Taking IBD to School

The ups and downs of life with IBD can affect your loved one’s school attendance and, at times, their academic performance. There’s also the possibility that IBD can impact their social life at school, especially if they have to miss certain classes or activities due to not feeling well. Below you’ll find information about how to navigate accommodations for your student with IBD.


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Setting up a 504 Accommodations Plan for Kids and Teens with Crohn's Disease or Ulcerative Colitis A 504 plan can help kids or teens with Crohn's disease or ulcerative colitis receive accommodations in public schools and certain private schools. To set up a 504 accommodations plan for your child, start by contacting your child's principal or guidance counselor.

IBD Accommodations at School

Your student is entitled to certain accommodations in public schools and at certain private schools that receive federal funding. The most effective way to do this is to establish a 504 accommodations plan


Section 504 of the federal Rehabilitation Act addresses disparities in education faced by children with physical disabilities and requires their physical needs be met while at school. The standard for determining if a child is disabled is the same as the test under the Americans with Disabilities Act (ADA). Having Crohn’s disease or ulcerative colitis is considered a disability under the ADA.


A 504 plan is a legally binding document that allows your student to have specialized accommodations due to their IBD. This can include everything from unrestricted bathroom access to being allowed take-home exams when they are hospitalized or in a disease flare.


Their accommodations can be negotiated and then put in writing in a 504 plan that will be in effect for the entire school year.

  • Our sample 504 template for students with IBD can help you get started with understanding your loved one’s rights and options for accommodations.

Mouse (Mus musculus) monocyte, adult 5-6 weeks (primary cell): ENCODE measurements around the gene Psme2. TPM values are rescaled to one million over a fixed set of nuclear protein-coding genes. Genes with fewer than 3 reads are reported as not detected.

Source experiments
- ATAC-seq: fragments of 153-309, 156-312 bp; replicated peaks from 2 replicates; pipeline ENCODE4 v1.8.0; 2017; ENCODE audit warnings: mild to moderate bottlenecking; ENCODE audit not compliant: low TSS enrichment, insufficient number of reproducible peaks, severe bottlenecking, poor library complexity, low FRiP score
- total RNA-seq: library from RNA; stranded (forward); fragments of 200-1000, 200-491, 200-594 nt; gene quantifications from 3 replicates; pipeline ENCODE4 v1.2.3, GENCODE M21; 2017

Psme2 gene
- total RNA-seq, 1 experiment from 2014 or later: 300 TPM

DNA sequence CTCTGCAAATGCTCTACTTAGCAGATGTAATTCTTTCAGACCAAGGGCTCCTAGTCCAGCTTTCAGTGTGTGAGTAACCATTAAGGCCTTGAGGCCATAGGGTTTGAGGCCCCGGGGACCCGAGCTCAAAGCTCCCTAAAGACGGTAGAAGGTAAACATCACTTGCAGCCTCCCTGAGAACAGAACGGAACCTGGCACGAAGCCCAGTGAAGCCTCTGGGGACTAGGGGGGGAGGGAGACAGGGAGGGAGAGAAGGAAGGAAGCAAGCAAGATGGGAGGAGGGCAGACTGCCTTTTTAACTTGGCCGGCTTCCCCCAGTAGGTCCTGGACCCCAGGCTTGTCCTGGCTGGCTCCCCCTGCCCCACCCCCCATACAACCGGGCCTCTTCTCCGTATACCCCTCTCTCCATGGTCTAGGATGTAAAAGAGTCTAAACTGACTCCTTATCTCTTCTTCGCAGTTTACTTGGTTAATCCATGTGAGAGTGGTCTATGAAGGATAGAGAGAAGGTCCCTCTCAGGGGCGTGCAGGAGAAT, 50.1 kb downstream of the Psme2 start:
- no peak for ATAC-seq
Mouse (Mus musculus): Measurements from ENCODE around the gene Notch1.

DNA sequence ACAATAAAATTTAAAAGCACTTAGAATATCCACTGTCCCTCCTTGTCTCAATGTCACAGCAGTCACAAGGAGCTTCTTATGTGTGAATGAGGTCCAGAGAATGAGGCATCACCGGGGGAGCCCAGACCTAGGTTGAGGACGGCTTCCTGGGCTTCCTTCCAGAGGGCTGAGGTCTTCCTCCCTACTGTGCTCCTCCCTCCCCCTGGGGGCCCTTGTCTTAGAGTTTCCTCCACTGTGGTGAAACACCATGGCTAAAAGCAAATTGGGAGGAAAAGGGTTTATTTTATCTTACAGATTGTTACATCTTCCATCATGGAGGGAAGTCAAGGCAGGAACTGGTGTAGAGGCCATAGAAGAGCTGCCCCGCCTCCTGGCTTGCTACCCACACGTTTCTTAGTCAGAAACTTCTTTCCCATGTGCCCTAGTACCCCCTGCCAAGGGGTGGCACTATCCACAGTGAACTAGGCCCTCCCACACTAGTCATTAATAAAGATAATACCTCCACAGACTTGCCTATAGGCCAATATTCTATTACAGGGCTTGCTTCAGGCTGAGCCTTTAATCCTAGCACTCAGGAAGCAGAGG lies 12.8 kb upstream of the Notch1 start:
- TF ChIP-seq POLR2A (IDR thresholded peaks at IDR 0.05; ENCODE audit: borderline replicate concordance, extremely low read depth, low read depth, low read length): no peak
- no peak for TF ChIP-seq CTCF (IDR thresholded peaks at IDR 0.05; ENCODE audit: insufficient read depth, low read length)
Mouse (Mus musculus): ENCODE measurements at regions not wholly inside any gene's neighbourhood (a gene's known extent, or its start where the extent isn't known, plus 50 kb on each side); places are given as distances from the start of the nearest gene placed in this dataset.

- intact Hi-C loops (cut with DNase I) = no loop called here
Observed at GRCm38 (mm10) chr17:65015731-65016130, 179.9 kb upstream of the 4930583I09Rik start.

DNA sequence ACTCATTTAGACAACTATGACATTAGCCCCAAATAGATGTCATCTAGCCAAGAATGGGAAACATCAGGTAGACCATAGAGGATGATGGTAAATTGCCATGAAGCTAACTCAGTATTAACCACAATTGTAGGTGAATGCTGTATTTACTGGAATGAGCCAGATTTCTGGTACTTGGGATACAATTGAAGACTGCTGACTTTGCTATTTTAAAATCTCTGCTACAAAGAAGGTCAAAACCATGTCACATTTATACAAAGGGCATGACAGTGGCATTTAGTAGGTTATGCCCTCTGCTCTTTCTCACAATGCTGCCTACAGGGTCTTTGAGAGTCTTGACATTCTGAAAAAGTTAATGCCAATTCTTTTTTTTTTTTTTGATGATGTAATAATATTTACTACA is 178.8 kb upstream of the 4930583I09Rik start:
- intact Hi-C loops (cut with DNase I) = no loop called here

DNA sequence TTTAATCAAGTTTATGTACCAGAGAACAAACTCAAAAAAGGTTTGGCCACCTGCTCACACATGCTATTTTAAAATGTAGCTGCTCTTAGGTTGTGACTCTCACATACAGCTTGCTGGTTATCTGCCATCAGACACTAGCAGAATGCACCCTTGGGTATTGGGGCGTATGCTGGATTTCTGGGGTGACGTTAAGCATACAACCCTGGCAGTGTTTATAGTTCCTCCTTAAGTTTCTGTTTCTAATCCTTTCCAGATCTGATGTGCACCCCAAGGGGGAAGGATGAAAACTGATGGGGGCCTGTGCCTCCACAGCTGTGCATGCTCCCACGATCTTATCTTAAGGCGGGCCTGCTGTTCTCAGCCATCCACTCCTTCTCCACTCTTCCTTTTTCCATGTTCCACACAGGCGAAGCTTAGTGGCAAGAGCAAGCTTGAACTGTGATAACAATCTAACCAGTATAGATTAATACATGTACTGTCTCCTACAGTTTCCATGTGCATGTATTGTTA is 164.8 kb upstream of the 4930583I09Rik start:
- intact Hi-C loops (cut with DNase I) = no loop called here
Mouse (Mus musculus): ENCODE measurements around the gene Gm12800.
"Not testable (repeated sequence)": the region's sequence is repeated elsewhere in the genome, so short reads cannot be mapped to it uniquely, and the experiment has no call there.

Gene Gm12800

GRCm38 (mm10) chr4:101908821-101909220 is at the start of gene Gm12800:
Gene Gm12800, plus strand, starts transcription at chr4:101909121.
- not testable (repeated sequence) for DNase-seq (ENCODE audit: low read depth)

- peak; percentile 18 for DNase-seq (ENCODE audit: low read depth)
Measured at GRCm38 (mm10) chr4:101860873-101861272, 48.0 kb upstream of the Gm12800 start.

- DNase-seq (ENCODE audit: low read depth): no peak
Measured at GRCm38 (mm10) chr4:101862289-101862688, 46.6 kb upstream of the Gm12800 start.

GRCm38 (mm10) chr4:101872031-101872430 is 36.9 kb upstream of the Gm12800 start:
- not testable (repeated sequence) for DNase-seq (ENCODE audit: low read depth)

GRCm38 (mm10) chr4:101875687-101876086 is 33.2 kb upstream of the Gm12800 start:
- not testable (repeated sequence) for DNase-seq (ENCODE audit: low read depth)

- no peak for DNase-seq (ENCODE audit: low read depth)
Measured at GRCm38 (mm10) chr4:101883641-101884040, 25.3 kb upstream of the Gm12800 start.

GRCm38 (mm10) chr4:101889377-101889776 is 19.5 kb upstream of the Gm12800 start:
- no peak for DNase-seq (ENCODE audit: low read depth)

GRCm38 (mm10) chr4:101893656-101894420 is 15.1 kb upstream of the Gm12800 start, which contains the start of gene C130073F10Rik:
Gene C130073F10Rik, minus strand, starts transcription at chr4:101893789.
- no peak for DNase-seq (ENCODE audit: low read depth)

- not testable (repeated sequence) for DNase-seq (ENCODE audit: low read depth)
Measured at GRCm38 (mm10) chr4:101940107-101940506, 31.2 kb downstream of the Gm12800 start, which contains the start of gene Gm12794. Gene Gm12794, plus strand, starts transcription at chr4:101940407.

• Our specialists in the IBD Help Center can help answer any additional questions about 504 plans.

Sample accommodations include:

  • “Stop the clock testing,” which means that the clock stops during an exam when your student goes to the bathroom, and starts again when the student returns.

  • Excuses for absences and lateness due to appointments or not feeling well. 

  • Allowing make-up work and take-home exams if your student is hospitalized because of their IBD or too ill to attend school. 

  • Providing an at-home tutor if your student has to be out of school for a longer stretch of time.

  • Food and beverage accommodations.

  • Allowing breaks throughout the day.

  • Physical education adjustments.

  • Seating considerations in the classroom. 

  • Giving your student an open or unrestricted bathroom pass to use as frequently as they need.

  • Permission to use a private bathroom, such as in the nurses’ office.

  • Access to medications and plan for medications with a school nurse.

  • Allowing a student to keep an extra set of clothing with the school nurse in the event of an accident. 

  • Access to a school counselor for stress or anxiety related to symptoms. 

Talking to Teachers and Staff About IBD

Everyone your student comes in contact with during the school day does not have to know all the details of their illness, but the important details should be shared with their principal, school nurse, teachers, coaches, and counselors so that they know when and how to help them if needed.


Discuss with your loved one and their healthcare provider about who else may need to know, such as the school counselor, team coach, or a favorite staff member.


You can also help advocate for your student by requesting a meeting with their education team and discussing what IBD is and how it may affect them at school.


Your conversation with the school should include:

  • How critically necessary it is for them to be able to freely use the bathroom at any time and without delay to avoid unnecessary attention, or worse, humiliating accidents.

  • How to discreetly help them with their IBD care during the day, including taking medication, frequenting the bathroom, and dealing with chronic pain.

  • How symptoms and flares affect your child physically, mentally, and emotionally.

  • How necessary information about their IBD will be communicated with substitutes and other school professionals when needed. 

Our guide for teachers and other school personnel can be a great resource for helping their school learn about IBD and how it affects students.


Helping Them Manage Their IBD at School

Giving your student the tools to begin managing their IBD on their own will set them up for greater success, especially as they grow older.


There are some important aspects of attending school with IBD to remember:

  • Even though they may miss school or activities because of their illness, they are still responsible for completing necessary assignments.

  • It’s up to them to decide whether they want to tell friends about their diagnosis and what details to share.

  • They can still participate in all their favorite activities but may have to take breaks or adjust how they participate to be able to feel well. 


Helpful Resources: